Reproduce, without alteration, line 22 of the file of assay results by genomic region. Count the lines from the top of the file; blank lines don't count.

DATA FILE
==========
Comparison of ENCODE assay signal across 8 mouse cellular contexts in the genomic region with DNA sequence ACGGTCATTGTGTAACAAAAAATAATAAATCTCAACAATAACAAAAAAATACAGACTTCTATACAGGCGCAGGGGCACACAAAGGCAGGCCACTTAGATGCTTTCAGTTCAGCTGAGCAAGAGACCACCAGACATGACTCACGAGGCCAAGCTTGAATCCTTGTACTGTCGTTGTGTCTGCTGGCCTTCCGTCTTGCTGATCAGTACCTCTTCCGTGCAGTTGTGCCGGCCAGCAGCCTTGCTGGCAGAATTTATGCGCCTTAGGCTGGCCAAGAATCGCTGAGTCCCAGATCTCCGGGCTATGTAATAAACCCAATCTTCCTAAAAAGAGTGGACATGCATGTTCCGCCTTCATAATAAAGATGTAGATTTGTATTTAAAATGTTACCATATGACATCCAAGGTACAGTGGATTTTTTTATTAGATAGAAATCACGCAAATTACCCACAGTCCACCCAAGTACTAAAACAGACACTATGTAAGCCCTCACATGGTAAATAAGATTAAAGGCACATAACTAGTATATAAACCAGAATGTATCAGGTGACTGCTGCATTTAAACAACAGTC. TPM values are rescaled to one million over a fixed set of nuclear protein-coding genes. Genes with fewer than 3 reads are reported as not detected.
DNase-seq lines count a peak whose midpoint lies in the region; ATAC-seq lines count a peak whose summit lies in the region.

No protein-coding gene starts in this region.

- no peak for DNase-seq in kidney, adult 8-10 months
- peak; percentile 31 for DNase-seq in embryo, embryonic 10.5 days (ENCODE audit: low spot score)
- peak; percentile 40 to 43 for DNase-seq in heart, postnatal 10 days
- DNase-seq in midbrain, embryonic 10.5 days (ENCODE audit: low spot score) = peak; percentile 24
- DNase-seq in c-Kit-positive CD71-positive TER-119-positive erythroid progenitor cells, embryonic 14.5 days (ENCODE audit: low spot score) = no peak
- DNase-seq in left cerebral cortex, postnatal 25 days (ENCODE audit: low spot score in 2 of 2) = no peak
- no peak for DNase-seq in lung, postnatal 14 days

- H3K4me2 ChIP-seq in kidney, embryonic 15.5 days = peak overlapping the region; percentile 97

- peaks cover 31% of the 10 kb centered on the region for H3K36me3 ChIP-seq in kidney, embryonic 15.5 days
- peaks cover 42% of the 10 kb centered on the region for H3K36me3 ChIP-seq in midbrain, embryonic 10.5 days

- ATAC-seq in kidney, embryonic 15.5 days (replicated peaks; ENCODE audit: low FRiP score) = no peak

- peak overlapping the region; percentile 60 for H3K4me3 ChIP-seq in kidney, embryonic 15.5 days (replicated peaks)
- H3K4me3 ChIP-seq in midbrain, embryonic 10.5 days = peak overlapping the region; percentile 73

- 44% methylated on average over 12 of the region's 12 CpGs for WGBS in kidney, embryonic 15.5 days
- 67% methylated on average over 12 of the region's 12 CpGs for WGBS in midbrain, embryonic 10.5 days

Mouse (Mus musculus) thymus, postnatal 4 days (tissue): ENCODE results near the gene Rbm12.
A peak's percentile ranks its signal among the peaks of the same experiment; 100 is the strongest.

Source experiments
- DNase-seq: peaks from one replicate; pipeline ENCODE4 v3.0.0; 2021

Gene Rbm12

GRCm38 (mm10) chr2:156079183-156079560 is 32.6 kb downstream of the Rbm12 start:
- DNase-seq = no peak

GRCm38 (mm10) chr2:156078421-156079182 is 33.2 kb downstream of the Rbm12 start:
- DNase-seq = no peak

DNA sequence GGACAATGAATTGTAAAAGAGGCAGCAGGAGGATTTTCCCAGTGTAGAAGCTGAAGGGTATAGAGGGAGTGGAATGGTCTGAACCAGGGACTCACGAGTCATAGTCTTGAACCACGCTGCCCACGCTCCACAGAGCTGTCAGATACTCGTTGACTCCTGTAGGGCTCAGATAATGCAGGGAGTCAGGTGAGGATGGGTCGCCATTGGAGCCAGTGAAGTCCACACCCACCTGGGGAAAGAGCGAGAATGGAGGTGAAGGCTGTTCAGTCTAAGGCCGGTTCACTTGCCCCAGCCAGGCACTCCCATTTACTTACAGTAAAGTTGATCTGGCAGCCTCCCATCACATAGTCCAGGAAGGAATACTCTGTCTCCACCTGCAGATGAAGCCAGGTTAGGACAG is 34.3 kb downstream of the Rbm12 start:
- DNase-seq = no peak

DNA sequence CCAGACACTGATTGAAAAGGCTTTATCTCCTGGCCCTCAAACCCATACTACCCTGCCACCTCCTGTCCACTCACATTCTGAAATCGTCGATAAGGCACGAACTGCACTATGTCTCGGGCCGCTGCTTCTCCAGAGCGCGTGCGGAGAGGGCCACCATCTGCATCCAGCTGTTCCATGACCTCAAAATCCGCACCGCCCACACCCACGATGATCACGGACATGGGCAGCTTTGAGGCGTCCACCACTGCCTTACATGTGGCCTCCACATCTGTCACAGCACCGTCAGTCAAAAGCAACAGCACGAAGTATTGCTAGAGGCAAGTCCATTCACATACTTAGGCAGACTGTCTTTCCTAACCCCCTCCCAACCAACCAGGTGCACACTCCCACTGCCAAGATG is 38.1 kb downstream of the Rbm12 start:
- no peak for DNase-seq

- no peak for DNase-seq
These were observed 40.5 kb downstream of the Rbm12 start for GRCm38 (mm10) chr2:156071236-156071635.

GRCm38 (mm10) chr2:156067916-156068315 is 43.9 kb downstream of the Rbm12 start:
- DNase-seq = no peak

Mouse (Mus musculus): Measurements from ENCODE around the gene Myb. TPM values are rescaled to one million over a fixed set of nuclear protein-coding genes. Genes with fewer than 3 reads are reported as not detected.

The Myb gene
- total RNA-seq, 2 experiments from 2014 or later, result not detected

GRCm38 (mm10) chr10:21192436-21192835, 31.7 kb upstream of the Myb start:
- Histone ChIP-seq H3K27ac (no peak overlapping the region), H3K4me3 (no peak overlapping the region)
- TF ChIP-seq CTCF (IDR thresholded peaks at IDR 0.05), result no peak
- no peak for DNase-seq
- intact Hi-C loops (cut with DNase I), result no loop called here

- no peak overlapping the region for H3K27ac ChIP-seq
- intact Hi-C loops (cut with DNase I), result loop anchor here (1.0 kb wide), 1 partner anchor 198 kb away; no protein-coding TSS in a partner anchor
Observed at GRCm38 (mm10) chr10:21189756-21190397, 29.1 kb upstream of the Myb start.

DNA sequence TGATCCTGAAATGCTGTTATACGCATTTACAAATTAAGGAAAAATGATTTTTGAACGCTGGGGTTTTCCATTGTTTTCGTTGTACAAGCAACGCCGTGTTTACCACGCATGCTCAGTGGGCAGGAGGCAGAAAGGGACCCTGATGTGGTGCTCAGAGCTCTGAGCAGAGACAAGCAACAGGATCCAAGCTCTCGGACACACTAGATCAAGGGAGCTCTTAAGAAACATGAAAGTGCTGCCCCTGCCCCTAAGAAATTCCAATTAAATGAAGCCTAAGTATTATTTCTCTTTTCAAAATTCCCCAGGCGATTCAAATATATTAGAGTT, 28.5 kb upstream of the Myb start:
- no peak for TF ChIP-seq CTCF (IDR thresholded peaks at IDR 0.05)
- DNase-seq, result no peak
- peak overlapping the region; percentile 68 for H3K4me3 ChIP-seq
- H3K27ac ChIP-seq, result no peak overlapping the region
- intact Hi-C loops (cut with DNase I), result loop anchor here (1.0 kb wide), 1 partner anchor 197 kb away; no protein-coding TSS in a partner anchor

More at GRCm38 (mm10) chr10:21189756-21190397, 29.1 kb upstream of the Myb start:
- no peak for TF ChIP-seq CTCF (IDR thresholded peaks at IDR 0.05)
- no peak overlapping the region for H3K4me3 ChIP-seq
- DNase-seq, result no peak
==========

- DNase-seq: peaks from one replicate; pipeline ENCODE4 v3.0.0; 2021